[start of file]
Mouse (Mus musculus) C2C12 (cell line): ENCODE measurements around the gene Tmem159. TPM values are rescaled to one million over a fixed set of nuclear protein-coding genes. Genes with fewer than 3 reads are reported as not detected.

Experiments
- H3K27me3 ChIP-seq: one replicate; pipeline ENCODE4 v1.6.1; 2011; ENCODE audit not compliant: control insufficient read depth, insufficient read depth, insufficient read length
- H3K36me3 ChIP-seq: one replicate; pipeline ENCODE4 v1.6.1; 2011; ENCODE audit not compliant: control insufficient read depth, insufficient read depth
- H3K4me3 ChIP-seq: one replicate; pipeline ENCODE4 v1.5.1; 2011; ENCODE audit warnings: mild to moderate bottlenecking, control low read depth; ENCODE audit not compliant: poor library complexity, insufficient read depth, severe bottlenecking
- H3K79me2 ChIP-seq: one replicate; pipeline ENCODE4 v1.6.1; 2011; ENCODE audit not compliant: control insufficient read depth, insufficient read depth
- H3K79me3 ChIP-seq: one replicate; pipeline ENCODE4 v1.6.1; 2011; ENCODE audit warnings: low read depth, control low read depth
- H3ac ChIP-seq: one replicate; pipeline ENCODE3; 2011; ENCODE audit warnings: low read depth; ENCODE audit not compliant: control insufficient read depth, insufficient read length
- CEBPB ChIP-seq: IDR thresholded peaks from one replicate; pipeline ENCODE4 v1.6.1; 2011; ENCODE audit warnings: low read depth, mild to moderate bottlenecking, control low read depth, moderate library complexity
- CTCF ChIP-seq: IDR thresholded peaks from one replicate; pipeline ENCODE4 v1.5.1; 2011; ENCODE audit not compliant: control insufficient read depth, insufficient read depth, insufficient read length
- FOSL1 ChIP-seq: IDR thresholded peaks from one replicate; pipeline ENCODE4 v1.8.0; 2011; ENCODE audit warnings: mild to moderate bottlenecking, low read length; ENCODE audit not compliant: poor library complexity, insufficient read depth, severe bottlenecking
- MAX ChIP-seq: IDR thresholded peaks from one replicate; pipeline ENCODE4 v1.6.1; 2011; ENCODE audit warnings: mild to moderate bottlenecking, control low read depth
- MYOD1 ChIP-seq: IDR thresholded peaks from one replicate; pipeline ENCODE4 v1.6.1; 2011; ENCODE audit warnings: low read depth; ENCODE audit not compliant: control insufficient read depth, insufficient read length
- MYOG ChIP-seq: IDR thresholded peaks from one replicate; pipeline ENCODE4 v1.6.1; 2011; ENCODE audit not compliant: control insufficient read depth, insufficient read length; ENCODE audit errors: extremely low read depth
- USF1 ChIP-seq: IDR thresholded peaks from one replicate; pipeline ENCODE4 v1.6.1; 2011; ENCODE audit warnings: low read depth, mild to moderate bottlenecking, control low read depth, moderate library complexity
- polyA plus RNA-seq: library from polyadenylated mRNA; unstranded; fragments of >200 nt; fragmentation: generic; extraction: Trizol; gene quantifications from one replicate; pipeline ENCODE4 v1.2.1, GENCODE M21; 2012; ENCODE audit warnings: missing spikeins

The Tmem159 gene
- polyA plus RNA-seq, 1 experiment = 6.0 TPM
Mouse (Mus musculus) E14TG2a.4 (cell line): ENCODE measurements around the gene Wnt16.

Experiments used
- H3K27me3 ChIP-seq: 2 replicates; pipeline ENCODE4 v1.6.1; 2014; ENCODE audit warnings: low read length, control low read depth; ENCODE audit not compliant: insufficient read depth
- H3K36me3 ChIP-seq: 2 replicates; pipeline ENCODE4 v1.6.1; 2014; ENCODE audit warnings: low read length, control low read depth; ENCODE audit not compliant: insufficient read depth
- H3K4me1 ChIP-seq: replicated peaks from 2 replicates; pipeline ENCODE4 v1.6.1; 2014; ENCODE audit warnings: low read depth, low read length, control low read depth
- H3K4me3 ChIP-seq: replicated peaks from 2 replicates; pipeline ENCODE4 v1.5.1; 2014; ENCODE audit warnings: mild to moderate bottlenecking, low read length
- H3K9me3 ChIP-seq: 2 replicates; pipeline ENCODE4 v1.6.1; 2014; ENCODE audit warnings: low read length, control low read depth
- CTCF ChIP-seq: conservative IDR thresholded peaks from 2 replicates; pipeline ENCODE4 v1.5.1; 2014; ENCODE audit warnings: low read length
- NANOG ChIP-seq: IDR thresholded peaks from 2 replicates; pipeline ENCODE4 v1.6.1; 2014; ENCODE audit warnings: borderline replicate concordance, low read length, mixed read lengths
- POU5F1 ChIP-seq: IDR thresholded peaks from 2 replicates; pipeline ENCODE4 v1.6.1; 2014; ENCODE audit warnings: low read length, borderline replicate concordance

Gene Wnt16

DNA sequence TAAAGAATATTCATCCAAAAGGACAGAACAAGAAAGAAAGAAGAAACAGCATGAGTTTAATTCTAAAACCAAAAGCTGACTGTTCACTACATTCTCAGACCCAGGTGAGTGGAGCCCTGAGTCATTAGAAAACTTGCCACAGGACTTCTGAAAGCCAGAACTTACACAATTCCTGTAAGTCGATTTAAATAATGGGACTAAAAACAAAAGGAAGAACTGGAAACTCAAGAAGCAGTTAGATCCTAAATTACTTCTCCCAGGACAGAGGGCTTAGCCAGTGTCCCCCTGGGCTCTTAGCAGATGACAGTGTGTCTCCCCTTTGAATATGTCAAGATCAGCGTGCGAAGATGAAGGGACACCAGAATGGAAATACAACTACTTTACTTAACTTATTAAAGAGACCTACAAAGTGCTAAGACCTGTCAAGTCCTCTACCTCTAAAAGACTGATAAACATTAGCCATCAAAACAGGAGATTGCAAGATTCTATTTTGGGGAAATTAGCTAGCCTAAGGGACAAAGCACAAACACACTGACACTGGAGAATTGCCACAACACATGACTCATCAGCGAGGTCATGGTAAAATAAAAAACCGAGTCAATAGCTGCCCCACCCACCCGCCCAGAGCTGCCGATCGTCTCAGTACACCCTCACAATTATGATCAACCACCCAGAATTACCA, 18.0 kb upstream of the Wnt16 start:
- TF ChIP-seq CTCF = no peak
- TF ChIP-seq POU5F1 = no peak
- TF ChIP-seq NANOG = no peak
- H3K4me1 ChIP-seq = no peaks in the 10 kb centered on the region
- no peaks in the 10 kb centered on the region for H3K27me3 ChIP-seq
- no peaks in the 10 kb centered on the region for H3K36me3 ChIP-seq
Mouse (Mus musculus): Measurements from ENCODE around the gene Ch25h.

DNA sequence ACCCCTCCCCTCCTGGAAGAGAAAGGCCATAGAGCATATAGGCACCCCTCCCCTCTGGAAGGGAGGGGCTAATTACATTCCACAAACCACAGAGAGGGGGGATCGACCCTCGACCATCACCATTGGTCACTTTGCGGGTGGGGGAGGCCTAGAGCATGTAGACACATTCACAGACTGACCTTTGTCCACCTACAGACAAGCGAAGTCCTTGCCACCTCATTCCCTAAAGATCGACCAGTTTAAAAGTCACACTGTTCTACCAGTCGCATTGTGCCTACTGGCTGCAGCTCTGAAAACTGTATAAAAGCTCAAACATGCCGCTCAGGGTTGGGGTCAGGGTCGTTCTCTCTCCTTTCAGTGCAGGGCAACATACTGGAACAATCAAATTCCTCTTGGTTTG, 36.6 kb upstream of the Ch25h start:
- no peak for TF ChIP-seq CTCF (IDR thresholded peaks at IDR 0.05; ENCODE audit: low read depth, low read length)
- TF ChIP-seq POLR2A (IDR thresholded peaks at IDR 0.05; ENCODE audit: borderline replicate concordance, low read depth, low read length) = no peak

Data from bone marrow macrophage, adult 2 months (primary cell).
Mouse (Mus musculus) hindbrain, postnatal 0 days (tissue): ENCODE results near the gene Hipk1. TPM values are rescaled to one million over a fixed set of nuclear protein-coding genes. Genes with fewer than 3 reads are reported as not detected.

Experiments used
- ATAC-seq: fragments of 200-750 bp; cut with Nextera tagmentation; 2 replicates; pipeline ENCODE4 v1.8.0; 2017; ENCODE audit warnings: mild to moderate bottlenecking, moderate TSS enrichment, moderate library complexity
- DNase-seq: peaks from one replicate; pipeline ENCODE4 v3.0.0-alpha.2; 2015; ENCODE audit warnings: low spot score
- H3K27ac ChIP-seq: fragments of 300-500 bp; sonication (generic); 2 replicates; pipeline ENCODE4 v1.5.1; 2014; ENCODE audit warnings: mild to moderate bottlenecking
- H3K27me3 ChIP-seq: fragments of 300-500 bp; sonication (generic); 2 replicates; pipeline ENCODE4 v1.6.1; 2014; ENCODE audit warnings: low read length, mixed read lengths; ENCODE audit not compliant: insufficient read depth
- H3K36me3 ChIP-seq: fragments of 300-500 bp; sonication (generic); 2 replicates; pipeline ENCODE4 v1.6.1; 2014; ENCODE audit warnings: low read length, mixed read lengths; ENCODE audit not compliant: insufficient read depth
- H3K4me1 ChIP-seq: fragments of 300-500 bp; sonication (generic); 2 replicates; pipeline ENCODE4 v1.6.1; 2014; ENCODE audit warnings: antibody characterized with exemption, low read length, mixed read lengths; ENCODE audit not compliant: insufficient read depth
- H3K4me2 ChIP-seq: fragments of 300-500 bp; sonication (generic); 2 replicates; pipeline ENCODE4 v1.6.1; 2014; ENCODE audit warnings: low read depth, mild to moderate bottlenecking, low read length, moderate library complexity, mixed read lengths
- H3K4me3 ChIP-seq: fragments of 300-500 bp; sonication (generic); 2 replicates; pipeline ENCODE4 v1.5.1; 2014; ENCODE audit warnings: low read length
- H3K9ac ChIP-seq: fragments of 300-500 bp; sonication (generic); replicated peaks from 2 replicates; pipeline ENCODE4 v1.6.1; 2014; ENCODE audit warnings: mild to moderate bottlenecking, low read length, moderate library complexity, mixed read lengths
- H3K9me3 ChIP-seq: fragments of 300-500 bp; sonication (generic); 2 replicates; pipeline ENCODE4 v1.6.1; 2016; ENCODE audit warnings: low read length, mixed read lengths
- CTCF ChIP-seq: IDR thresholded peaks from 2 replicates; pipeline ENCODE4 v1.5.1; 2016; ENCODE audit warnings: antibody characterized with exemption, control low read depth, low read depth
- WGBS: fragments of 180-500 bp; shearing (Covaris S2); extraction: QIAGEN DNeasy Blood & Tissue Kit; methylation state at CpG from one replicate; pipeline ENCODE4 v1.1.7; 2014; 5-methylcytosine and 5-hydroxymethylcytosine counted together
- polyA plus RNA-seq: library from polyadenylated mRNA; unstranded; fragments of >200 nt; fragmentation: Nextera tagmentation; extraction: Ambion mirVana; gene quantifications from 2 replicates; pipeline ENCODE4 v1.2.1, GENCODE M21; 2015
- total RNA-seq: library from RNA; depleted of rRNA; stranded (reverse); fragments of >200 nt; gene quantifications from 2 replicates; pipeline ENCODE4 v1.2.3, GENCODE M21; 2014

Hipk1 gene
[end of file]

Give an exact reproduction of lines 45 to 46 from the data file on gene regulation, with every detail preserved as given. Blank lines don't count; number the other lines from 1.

- DNase-seq: peaks from one replicate; pipeline ENCODE4 v3.0.0-alpha.2; 2015; ENCODE audit warnings: low spot score
- H3K27ac ChIP-seq: fragments of 300-500 bp; sonication (generic); 2 replicates; pipeline ENCODE4 v1.5.1; 2014; ENCODE audit warnings: mild to moderate bottlenecking